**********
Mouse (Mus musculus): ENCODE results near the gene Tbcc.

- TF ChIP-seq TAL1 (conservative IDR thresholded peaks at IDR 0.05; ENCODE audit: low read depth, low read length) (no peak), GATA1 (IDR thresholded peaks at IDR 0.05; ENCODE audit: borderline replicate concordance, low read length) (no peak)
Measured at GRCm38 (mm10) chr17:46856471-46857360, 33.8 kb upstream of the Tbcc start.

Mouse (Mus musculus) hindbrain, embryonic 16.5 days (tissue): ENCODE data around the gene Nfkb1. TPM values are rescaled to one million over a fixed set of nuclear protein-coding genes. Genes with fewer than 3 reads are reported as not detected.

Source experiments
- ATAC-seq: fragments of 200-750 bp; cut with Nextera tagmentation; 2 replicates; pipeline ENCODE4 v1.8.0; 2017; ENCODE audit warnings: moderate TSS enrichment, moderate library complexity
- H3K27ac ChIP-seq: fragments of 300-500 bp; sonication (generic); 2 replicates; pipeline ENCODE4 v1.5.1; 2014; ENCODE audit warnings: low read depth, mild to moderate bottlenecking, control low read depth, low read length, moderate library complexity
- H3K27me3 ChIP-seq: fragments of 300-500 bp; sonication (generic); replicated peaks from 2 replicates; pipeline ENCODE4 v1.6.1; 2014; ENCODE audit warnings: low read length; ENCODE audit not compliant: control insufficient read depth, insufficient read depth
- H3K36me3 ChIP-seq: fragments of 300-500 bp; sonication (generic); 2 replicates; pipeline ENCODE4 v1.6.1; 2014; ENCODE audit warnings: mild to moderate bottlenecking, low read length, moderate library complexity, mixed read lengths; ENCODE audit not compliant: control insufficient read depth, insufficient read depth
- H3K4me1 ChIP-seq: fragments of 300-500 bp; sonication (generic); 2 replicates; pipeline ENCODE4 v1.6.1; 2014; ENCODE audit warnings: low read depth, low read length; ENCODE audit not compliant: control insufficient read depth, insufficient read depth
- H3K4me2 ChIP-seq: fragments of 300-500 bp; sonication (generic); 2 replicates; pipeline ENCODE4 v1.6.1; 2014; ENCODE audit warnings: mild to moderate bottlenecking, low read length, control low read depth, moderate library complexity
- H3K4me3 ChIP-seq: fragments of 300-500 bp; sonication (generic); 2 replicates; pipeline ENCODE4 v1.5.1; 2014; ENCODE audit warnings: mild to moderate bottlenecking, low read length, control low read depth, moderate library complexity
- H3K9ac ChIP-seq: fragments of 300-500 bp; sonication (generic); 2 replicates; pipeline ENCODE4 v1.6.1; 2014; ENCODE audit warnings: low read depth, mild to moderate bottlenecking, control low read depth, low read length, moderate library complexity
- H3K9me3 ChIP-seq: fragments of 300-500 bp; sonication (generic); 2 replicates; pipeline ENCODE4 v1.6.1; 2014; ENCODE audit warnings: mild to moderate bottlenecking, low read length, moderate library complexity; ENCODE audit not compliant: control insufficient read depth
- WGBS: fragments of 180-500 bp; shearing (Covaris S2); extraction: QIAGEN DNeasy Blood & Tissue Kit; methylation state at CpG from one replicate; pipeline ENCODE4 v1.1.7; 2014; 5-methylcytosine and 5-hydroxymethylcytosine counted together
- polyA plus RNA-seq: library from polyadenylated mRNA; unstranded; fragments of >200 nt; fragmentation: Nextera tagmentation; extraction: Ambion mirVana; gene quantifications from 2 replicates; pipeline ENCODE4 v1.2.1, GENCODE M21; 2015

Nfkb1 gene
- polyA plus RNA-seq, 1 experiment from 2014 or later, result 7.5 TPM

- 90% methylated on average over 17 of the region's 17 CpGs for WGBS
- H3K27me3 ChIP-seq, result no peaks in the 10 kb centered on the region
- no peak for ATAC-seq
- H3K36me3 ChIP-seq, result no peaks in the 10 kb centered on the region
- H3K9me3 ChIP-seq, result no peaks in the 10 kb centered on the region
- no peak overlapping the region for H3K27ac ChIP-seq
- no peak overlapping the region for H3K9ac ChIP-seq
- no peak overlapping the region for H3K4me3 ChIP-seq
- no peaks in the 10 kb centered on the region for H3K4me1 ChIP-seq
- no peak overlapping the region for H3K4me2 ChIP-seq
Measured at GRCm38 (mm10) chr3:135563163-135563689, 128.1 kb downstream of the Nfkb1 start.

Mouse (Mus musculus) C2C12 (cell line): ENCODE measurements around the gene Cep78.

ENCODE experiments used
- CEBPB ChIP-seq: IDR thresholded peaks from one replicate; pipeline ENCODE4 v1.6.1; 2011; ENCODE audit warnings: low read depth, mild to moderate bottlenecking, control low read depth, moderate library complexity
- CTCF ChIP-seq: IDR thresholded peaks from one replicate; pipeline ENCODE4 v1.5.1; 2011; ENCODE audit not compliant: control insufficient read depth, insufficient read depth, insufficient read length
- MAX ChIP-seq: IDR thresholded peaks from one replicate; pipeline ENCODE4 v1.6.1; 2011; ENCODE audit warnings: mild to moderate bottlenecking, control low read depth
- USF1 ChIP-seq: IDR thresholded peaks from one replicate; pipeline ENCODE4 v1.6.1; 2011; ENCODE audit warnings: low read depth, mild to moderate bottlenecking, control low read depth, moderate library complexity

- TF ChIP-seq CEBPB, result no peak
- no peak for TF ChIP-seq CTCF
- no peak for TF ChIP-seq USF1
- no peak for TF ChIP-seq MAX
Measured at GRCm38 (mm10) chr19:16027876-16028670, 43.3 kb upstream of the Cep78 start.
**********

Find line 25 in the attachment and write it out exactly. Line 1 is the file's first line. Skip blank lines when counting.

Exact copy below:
- no peak overlapping the region for H3K9ac ChIP-seq